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Meet Bill Rude

Today we’d like to introduce you to Bill Rude.

Bill, let’s start with your story. We’d love to hear how you got started and how the journey has been so far.
Like everyone’s story, there are a lot of twists, turns, plants and payoffs! When I was about 12 years old, I knew I wanted to become a filmmaker. It was inspired by my love of telling stories, but without access to a video camera like most aspiring film nerds had, I would doodle monsters and fantasy art scenarios to ideally make into movies one day. By high school, around 1990 or so, I came up with the name ‘7 Hells’ with the intent to have some of these doodles made into skateboard stickers, but that amounted to little more than the occasional logo for one of the high school heavy metal bands.

The interest in drawing helped me get a scholarship to the Minneapolis College of Art + Design, where I followed my dream to study film. And hence stopped drawing almost completely after my first year of fine art requirements were finished. From there, it was a virtual slalom course to try to find a creative role in the film industry. The first trial I had to pass was quitting a very good job I got right out of school as the webmaster of a newspaper. It fell into my lap because my personal homepage made it into Wired magazine, and in the era of the 1996 Internet, that made me an expert in the field!

My escape was moving to New York City for a couple of years. It was a great crash course in the world of independent filmmaking, but very stressful, so I ended up sidelining my position working on set in Locations and becoming a motion graphics designer at MTV Networks, specifically working for VH1. It soon dawned on me that I was back in the same cushy boat I was in as being a webmaster and needed to get out of another career level job. That happened in the form of a surprise acceptance packet to the USC Graduate Film Program, which I literally forgot I had applied to. One month later, I was living in LA.

USC was a great experience overall. I made some movies, made some connections, and it helped firmly plant me in the entertainment industry. The natural default was to start doing motion graphics again, so from a bird’s eye view, it appeared like a lateral move from New York City, but because of my reputation, I was immediately able to pivot to and from a variety of creative projects on my own terms, and that is still my day job today.

What is your Day Job these days?
This includes making title sequences for movies and TV shows, second unit directing, directing music videos, coordinating visual and special effects, art directing materials for a Pinball Machine company, and even designing t-shirts for movies and TV Shows, such as ‘Milk’ (2008 Academy Award Nomination for Best Costume Design; Danny Glicker). Eventually, though, I was still eager to do more of my own thing, specifically to tell stories (because what we all really want to do is write and direct!) Like every other aspiring filmmaker in Los Angeles, my saga is dotted with missed opportunities and close calls: Being signed to a multi-picture deal with a small production company that went out of business—having agents waiting outside of screenings at film festivals that eventually led to nothing. Been in meetings with movers and shakers and promises of glory but again, this industry is about being one among thousands, so you just have to appreciate the opportunity and the occasional pat on the back and keep moving forward. That is essentially how I rediscovered drawing.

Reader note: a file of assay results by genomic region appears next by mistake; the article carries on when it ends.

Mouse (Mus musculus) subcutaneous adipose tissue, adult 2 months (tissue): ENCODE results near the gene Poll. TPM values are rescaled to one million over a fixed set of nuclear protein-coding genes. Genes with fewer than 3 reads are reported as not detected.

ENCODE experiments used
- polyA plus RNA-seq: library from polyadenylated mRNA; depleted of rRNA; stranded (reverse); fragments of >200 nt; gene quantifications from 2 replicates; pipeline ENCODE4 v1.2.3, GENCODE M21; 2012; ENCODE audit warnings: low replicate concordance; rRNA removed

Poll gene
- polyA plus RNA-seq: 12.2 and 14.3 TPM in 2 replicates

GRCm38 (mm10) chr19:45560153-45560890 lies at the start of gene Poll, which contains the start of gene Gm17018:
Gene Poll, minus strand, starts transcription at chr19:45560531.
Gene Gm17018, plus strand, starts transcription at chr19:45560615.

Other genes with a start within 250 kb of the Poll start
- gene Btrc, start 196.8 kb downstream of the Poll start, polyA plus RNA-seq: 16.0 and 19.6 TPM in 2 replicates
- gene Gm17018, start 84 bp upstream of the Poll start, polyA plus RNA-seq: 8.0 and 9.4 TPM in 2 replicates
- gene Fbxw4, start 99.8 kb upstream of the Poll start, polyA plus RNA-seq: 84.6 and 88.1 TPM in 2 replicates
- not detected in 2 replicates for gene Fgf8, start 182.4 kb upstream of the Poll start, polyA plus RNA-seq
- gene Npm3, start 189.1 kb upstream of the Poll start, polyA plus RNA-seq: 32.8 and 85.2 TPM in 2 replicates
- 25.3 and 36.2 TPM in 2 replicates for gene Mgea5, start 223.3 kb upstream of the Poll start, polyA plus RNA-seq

What was that first inspiration?
It started when I got my first HD TV. When it was turned off, it looked like a giant black obelisk in my little living room, so it seemed like a good idea to try to make it look more like a living picture frame or something when it wasn’t being used. Ideally, those pictures would be of old 1950s B-movie posters to match the decor of the rest of the room, but I didn’t know of any imagery to use with high enough resolution. So at the age of 35, I decided to teach myself how to paint, to create my own. The video wallpaper was never made, but now I’m probably better known for my retro horror art than anything else I’ve ever done. And fittingly, I resurrected my old monicker from high school of ‘7 Hells’, to properly represent that body of work.

Great, so let’s dig a little deeper into the story – has it been an easy path overall and if not, what were the challenges you’ve had to overcome?
Nothing worth its time is ever smooth, but perceived obstacles vary from person to person. My significant obstacles were mostly about temptation: locking into a comfortable position and finding the confidence to abandon it. Luckily for me most of that happened when I was young and still had that fearless naiveté that something else would come from around the corner at any moment.

Years later, the temptation of comfort is probably still the biggest obstacle, but it’s now got heightened responsibilities that don’t allow for just quitting everything to move across the country. It’s a slower chess game of moves that incrementally get you closer to the final objective of clearing the board of threats.

We’d love to hear more about your work.
7 Hells is the label used to represent my original horror artwork and intellectual property. It is fine art created for art galleries, reproductions for collectors, collaborations with licensors, and an outlet for evangelizing the history of horror and genre in popular culture through books and lectures. As a company, it consists of two people: Myself and my wife, Colette Rude. Colette runs the day-to-day operations of bookings, sourcing, licensing and managing schedules. She was an HR executive for over 20 years before taking over 7 Hells full-time, so the greatest benefit to 7 Hells is her interest and ability to communicate with people. There is a lot of that at gallery openings and convention appearances, so having someone as smart and as personable as she is is paramount to building and maintaining the fan base we have.